But, that’s not the end of the story, not by a long shot. Fast forward a few months. It’s now Fall, the nights are cold, the screen was up and the glass sash was in its lowered position. The evening began innocently enough, but we were in for some exceptional entertainment. Bonnie and I were, once again, in the living room when we heard the same neighborhood cat let out a menacing verbalization that can best be described as a long-drawn-out, blood-curdling “scrowl.” When this announcement was repeated, it became obvious to both of us that this intruder was, once again, approaching the living room window, which was now closed, with only the window glass between us and him. So, again, Bonnie took it upon herself to fend off this intruder at all costs, and she began to answer his threats. As he got closer and closer to the window from the outside, so, too, did Bonnie get closer and closer to it from the inside. Now, both of these ferocious beasts were exchanging the most insidious of threatening insults with seriously hurtful intentions. By this time, I was already saying to myself, “No-no-no, surely he wouldn’t, not with the glass in place now. I don’t know if I can survive the intensity of the ensuing laughter if he were to do that again.” But, just in case, I beckoned Janet into the living room once again, so she wouldn’t miss out on the fun. Anticipating what might be coming, we were already about to burst out in laughter when, low and behold, it happened.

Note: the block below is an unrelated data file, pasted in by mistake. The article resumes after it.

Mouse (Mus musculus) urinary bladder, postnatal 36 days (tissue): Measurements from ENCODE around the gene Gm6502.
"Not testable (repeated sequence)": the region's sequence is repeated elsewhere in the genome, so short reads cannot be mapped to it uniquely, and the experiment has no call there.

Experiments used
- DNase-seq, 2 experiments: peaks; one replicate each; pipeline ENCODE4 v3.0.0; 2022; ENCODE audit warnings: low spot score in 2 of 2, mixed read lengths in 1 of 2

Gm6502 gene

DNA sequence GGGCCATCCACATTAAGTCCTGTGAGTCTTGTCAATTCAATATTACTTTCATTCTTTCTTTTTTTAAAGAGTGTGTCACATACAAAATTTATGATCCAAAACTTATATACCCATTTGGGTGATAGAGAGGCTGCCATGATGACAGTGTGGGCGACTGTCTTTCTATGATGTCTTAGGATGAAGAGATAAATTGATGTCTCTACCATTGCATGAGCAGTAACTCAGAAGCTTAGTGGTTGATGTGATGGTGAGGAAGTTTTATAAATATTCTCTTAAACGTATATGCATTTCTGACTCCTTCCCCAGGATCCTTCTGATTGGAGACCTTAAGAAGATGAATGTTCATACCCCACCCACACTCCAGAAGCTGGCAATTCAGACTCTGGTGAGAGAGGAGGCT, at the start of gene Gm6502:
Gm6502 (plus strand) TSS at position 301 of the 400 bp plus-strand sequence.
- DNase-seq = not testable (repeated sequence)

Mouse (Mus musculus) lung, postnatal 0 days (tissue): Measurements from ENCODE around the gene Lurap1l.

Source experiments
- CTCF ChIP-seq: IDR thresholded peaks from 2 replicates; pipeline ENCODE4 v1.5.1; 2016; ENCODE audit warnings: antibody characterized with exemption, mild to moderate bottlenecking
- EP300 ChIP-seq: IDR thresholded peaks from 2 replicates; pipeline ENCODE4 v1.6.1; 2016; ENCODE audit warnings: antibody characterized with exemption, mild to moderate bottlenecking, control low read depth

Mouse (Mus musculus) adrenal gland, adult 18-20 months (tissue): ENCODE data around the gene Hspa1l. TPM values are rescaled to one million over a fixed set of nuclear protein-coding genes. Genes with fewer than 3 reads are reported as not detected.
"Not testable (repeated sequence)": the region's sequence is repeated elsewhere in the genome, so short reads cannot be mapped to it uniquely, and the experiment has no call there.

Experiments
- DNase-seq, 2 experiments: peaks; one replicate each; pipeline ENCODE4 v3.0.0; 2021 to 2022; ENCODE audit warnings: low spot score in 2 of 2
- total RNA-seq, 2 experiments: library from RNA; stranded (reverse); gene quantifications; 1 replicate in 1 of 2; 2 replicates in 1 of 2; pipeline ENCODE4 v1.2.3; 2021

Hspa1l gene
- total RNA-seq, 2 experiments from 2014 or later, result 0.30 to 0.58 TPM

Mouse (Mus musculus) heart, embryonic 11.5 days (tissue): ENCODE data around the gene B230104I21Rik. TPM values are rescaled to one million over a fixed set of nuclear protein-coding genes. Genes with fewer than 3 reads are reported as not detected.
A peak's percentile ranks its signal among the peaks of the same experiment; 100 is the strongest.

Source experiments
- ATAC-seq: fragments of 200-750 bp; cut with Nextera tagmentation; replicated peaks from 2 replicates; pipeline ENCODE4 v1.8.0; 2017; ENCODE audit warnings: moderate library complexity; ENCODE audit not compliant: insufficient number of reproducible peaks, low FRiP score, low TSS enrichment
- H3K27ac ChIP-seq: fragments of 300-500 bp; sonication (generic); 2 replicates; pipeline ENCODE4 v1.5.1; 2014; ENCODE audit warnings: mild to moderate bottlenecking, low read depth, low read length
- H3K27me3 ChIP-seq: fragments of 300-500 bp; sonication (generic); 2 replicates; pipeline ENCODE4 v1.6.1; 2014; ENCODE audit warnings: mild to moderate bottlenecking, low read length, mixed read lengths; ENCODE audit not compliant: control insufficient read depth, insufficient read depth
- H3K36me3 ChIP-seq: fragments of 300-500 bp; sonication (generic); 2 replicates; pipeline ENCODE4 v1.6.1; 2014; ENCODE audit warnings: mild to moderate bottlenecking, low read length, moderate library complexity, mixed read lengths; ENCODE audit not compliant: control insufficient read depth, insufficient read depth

Bonnie jumped up onto the back of the couch with her face just inches away from the glass. As anticipated, the would-be intruder leapt onto the glass with a fierce scream and a menacing glare on his face. In a split second, Bonnie joined him on the glass in like manner. I am constrained to relate exactly the “words” that were rapidly exchanged between the two cats suspended in this pose for a split second, but that pose didn’t last long. Like Wiley Coyote who, chasing feverishly after the Road Runner, failed to make the turn just before the cliff and was briefly suspended in mid-air before crashing to the ground…kuh-thump, so, too, these valiant feline warriors seemed suspended in time for a brief moment before the reality of gravity set in, and, bug-eyed and terrified, they came crashing (more precisely, sliding rapidly) down. At this point we were so consumed by uncontrollable laughter that we had zero concern for Bonnie’s well being following her fall. But, not to worry, we finally regained our composure to find that the couch was soft and had afforded her a perfect landing place. I can’t say that the other cat fared as well, though.